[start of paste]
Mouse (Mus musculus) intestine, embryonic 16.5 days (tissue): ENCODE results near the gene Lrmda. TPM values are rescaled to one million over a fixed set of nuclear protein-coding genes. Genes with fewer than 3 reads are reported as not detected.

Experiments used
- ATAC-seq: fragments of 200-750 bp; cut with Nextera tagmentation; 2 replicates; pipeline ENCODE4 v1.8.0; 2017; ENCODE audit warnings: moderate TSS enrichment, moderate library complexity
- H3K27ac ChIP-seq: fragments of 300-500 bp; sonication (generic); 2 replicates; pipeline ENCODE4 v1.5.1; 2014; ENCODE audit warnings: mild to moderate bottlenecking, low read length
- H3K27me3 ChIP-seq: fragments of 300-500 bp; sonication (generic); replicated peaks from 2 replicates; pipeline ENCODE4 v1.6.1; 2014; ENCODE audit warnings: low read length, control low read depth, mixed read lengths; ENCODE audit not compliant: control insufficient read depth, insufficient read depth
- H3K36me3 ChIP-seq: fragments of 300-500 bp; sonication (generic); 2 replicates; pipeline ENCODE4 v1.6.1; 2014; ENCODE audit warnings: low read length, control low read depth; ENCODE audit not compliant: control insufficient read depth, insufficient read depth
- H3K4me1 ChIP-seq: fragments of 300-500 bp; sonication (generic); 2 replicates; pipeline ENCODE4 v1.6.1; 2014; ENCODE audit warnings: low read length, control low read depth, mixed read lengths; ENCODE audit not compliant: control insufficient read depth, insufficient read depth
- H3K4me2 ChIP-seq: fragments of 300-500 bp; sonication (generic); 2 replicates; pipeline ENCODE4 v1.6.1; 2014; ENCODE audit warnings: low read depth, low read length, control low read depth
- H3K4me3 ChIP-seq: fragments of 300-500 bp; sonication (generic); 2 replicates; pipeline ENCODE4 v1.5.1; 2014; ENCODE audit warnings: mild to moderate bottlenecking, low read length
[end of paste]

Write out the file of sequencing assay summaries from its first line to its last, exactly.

Mouse (Mus musculus) intestine, embryonic 16.5 days (tissue): ENCODE results near the gene Lrmda. TPM values are rescaled to one million over a fixed set of nuclear protein-coding genes. Genes with fewer than 3 reads are reported as not detected.

Experiments used
- ATAC-seq: fragments of 200-750 bp; cut with Nextera tagmentation; 2 replicates; pipeline ENCODE4 v1.8.0; 2017; ENCODE audit warnings: moderate TSS enrichment, moderate library complexity
- H3K27ac ChIP-seq: fragments of 300-500 bp; sonication (generic); 2 replicates; pipeline ENCODE4 v1.5.1; 2014; ENCODE audit warnings: mild to moderate bottlenecking, low read length
- H3K27me3 ChIP-seq: fragments of 300-500 bp; sonication (generic); replicated peaks from 2 replicates; pipeline ENCODE4 v1.6.1; 2014; ENCODE audit warnings: low read length, control low read depth, mixed read lengths; ENCODE audit not compliant: control insufficient read depth, insufficient read depth
- H3K36me3 ChIP-seq: fragments of 300-500 bp; sonication (generic); 2 replicates; pipeline ENCODE4 v1.6.1; 2014; ENCODE audit warnings: low read length, control low read depth; ENCODE audit not compliant: control insufficient read depth, insufficient read depth
- H3K4me1 ChIP-seq: fragments of 300-500 bp; sonication (generic); 2 replicates; pipeline ENCODE4 v1.6.1; 2014; ENCODE audit warnings: low read length, control low read depth, mixed read lengths; ENCODE audit not compliant: control insufficient read depth, insufficient read depth
- H3K4me2 ChIP-seq: fragments of 300-500 bp; sonication (generic); 2 replicates; pipeline ENCODE4 v1.6.1; 2014; ENCODE audit warnings: low read depth, low read length, control low read depth
- H3K4me3 ChIP-seq: fragments of 300-500 bp; sonication (generic); 2 replicates; pipeline ENCODE4 v1.5.1; 2014; ENCODE audit warnings: mild to moderate bottlenecking, low read length